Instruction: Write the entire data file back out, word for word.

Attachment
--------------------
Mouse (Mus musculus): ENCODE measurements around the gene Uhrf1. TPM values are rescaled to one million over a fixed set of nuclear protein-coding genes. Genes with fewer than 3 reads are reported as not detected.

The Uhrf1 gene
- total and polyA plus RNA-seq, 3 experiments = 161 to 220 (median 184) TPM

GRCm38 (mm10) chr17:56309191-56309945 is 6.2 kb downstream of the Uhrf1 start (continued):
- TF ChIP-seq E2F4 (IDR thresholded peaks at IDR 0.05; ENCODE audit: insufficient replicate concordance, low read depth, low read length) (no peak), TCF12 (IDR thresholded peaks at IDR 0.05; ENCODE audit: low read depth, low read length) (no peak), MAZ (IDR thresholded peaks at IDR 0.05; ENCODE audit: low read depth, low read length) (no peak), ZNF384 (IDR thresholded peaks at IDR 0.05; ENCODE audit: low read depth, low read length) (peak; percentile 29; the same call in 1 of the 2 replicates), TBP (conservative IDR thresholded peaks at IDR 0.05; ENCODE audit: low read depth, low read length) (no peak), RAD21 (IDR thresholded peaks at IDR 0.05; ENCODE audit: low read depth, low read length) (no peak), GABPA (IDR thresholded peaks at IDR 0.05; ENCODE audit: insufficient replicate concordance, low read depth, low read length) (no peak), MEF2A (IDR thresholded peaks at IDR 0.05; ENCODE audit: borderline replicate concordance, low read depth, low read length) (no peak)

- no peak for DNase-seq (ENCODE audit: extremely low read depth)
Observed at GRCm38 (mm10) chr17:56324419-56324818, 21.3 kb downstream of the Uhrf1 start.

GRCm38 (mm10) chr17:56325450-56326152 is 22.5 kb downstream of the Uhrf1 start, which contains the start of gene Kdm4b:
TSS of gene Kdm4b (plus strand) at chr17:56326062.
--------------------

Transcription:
Mouse (Mus musculus): ENCODE measurements around the gene Uhrf1. TPM values are rescaled to one million over a fixed set of nuclear protein-coding genes. Genes with fewer than 3 reads are reported as not detected.

The Uhrf1 gene
- total and polyA plus RNA-seq, 3 experiments = 161 to 220 (median 184) TPM

GRCm38 (mm10) chr17:56309191-56309945 is 6.2 kb downstream of the Uhrf1 start (continued):
- TF ChIP-seq E2F4 (IDR thresholded peaks at IDR 0.05; ENCODE audit: insufficient replicate concordance, low read depth, low read length) (no peak), TCF12 (IDR thresholded peaks at IDR 0.05; ENCODE audit: low read depth, low read length) (no peak), MAZ (IDR thresholded peaks at IDR 0.05; ENCODE audit: low read depth, low read length) (no peak), ZNF384 (IDR thresholded peaks at IDR 0.05; ENCODE audit: low read depth, low read length) (peak; percentile 29; the same call in 1 of the 2 replicates), TBP (conservative IDR thresholded peaks at IDR 0.05; ENCODE audit: low read depth, low read length) (no peak), RAD21 (IDR thresholded peaks at IDR 0.05; ENCODE audit: low read depth, low read length) (no peak), GABPA (IDR thresholded peaks at IDR 0.05; ENCODE audit: insufficient replicate concordance, low read depth, low read length) (no peak), MEF2A (IDR thresholded peaks at IDR 0.05; ENCODE audit: borderline replicate concordance, low read depth, low read length) (no peak)

- no peak for DNase-seq (ENCODE audit: extremely low read depth)
Observed at GRCm38 (mm10) chr17:56324419-56324818, 21.3 kb downstream of the Uhrf1 start.

GRCm38 (mm10) chr17:56325450-56326152 is 22.5 kb downstream of the Uhrf1 start, which contains the start of gene Kdm4b:
TSS of gene Kdm4b (plus strand) at chr17:56326062.